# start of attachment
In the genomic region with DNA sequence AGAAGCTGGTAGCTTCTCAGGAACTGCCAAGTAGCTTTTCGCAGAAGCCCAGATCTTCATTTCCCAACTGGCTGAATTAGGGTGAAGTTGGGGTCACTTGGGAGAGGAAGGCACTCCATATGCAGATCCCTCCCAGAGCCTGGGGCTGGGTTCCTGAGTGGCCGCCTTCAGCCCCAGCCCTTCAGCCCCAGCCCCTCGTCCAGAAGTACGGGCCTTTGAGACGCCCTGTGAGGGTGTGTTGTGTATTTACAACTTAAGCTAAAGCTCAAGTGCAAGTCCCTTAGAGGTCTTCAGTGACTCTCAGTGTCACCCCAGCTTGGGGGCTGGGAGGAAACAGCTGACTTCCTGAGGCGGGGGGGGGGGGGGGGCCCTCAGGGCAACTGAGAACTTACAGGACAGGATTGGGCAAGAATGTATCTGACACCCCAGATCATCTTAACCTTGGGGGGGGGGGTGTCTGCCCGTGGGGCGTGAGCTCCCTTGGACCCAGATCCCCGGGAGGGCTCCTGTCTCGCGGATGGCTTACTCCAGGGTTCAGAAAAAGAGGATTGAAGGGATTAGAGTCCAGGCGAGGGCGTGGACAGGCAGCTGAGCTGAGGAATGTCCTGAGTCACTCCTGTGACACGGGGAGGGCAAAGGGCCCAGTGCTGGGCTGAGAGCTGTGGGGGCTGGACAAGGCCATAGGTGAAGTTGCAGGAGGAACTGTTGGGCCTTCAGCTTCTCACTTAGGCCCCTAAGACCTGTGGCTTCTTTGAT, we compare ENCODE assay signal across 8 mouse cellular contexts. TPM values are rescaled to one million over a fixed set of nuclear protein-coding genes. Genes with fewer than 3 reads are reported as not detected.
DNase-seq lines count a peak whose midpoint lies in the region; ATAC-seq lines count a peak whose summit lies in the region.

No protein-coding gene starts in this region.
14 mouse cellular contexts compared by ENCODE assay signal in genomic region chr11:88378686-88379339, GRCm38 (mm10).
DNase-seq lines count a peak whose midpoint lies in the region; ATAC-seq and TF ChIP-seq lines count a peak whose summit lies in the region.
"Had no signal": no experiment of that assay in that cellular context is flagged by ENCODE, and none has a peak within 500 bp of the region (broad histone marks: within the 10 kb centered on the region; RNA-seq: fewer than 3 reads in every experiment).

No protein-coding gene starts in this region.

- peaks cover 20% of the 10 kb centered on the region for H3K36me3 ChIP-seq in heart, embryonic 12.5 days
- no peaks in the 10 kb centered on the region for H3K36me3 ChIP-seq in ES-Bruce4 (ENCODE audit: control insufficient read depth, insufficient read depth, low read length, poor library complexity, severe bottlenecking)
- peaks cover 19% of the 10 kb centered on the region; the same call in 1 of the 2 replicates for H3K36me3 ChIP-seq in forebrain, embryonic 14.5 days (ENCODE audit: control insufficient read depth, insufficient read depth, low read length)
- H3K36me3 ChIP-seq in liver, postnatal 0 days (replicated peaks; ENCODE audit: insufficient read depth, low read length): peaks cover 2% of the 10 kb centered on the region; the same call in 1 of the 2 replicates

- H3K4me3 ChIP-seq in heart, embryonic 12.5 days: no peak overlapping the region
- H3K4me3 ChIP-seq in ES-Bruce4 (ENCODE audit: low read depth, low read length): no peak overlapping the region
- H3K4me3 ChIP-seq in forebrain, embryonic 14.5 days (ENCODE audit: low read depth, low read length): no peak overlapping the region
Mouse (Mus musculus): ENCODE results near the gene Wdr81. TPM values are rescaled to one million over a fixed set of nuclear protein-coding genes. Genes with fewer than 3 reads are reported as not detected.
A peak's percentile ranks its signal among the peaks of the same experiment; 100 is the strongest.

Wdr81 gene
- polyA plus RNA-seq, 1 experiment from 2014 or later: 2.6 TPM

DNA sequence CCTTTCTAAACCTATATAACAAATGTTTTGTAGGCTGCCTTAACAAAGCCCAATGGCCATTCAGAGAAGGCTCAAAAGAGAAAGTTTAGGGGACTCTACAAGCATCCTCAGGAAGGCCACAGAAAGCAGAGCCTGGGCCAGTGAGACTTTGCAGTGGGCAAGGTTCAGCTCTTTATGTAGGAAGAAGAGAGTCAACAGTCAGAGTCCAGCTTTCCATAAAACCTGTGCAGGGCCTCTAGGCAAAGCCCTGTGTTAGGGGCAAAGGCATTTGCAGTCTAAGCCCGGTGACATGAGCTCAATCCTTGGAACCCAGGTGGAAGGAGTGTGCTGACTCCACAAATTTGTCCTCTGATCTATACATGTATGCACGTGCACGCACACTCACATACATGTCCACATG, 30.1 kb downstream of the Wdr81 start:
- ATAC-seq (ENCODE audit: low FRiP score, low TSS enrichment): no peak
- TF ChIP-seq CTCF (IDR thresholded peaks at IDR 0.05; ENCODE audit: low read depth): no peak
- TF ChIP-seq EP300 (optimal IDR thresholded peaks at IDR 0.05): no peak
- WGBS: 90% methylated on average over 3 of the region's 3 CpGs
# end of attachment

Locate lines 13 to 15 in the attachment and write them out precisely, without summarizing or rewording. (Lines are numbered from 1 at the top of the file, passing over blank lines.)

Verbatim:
- H3K4me3 ChIP-seq in ES-Bruce4 (ENCODE audit: low read depth, low read length): no peak overlapping the region
- H3K4me3 ChIP-seq in forebrain, embryonic 14.5 days (ENCODE audit: low read depth, low read length): no peak overlapping the region
Mouse (Mus musculus): ENCODE results near the gene Wdr81. TPM values are rescaled to one million over a fixed set of nuclear protein-coding genes. Genes with fewer than 3 reads are reported as not detected.